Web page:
cognitive–behavioral intervention, CBT, type 2 diabetes, Asian Americans and Pacific Islanders, self-management, diet and exercise
Type 2 diabetes accounts for 90% to 95% of all diabetic cases with Asian Americans and Pacific Islanders particularly at risk. The purpose was to assess the effects of a cognitive–behavioral intervention (CBI) on diet and exercise among Asian Americans and Pacific Islanders with type 2 diabetes. Using a double-blinded, two-arm randomized clinical trial (n = 207), data on diet and exercise were analyzed before and after a 6-week CBI. Over time, treatment group showed a decrease in kcals and increase in steps compared with control group; however, results were not statistically significant. Treatment group had lower kcals of trans-fat, saturated fat, sugar, alcohol, caffeine, and dietary fiber compared with the control group. Older subjects and females had significantly lower caloric intake (p < .01). Females exercised less and took fewer steps compared with males (p < .05). CBI may be effective in lowering calorie intake and increasing physical activity among Asian Americans and Pacific Islanders with type 2 diabetes. Significant differences in gender and age point to the need for individualized research and treatment targeting this group.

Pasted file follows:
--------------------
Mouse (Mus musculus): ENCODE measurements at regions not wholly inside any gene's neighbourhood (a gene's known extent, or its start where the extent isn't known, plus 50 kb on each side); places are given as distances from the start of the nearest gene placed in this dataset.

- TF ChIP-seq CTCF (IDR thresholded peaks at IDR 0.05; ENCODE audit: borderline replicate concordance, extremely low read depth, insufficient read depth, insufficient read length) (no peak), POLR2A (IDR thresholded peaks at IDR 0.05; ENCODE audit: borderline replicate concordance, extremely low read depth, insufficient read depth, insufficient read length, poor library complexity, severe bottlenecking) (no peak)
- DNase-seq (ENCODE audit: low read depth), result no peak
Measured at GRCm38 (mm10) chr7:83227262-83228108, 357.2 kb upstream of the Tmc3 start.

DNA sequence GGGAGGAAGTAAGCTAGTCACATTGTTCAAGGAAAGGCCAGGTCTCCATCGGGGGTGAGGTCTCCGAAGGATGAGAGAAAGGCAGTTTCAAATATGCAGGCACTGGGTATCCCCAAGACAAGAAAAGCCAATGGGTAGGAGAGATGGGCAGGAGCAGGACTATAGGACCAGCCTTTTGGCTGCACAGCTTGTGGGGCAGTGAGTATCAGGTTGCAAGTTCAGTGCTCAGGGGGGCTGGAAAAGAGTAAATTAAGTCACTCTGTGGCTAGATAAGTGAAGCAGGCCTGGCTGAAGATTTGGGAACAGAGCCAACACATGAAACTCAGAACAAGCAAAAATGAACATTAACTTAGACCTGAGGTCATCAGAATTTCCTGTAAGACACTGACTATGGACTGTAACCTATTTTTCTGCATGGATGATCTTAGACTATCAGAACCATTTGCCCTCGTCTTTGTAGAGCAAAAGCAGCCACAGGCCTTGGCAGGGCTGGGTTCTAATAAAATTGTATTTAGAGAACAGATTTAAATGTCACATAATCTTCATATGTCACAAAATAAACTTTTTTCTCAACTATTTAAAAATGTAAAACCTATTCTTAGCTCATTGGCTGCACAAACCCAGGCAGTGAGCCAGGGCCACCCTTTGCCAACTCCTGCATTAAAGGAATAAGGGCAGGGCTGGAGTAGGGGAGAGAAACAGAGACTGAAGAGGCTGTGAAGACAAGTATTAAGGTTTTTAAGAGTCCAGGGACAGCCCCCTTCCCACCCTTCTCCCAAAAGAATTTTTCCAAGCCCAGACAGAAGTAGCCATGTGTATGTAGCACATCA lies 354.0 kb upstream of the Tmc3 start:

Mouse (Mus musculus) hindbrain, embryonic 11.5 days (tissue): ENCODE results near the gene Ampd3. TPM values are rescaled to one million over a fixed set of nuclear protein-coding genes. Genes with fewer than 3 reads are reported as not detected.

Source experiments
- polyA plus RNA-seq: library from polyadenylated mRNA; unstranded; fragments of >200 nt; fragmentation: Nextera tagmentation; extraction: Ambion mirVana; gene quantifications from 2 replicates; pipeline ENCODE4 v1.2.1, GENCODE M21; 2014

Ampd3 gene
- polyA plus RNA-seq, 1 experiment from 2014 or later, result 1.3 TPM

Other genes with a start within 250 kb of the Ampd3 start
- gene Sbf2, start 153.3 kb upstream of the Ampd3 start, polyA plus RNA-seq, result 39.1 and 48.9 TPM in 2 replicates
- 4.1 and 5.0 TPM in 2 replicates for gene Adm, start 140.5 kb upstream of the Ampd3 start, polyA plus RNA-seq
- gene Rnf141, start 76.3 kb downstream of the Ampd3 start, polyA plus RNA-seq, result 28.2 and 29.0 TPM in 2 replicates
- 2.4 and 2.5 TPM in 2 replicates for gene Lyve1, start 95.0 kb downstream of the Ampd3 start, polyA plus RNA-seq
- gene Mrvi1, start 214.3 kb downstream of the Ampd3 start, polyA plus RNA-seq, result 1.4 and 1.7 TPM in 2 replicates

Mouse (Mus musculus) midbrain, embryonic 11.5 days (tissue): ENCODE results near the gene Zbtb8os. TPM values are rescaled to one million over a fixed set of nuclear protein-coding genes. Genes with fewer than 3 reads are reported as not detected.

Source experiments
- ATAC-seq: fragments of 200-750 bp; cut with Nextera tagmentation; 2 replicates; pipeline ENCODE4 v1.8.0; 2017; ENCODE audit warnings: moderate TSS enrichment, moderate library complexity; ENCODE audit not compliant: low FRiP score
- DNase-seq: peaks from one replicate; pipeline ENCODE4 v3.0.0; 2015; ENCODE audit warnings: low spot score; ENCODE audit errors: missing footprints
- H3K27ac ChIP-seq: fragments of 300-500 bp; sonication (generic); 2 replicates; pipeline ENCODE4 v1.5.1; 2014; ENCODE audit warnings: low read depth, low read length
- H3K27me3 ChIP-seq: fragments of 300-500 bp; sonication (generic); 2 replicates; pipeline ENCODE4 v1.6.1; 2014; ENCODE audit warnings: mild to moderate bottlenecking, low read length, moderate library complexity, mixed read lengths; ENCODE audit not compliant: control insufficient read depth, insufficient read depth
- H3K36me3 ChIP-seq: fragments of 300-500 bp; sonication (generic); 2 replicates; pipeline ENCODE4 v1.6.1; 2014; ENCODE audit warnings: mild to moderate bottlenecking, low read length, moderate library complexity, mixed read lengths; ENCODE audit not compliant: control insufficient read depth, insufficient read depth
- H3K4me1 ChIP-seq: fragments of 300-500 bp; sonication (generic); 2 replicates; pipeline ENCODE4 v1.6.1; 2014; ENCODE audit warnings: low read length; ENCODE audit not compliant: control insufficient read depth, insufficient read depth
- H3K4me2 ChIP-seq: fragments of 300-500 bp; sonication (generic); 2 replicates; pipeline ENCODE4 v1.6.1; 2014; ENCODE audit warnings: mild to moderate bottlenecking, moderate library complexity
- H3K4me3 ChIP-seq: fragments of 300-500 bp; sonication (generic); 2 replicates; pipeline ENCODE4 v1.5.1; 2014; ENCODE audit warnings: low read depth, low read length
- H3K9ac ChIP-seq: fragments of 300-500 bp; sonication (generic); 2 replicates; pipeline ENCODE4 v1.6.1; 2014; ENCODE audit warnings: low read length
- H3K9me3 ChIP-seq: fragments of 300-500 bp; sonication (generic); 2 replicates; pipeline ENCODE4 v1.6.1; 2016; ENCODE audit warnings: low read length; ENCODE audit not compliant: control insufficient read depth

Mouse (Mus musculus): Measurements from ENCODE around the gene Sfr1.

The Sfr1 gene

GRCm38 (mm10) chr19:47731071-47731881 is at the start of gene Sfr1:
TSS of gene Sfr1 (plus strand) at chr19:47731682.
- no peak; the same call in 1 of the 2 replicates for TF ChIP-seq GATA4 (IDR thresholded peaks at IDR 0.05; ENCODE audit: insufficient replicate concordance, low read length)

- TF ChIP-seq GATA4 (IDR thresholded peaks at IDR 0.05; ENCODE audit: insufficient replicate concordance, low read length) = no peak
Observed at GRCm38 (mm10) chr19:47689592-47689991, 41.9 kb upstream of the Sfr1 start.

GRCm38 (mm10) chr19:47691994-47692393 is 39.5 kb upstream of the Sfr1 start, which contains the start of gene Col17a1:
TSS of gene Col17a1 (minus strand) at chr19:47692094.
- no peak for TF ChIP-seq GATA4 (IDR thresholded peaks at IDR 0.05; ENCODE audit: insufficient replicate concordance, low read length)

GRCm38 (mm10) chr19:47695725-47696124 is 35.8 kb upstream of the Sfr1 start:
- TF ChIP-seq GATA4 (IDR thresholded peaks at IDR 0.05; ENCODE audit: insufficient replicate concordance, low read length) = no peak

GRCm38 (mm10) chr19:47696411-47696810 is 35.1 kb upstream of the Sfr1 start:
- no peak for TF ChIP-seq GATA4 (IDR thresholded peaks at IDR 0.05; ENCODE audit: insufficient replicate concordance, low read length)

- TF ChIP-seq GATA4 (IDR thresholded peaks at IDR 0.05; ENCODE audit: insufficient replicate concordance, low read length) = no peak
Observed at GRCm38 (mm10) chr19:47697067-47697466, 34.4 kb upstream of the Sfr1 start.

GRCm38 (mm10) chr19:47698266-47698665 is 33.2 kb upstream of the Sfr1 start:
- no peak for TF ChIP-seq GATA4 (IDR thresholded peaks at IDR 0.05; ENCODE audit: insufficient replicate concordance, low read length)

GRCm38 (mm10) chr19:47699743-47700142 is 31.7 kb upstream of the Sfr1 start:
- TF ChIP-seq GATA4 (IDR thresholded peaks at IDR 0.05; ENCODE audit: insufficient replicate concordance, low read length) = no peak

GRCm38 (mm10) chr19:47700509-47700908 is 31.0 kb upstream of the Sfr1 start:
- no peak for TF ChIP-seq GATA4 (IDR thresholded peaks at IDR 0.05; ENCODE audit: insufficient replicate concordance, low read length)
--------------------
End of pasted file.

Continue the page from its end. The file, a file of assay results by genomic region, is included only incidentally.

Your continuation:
Yomogida, J., Inouye, J., Li, D., & Davis, J. (2015). The effect of a cognitive–behavioral intervention on diet and exercise among Asian Americans and Pacific Islanders with type 2 diabetes. Asian/Pacific Island Nursing Journal, 1(1). https://doi.org/10.1177/2373665815581368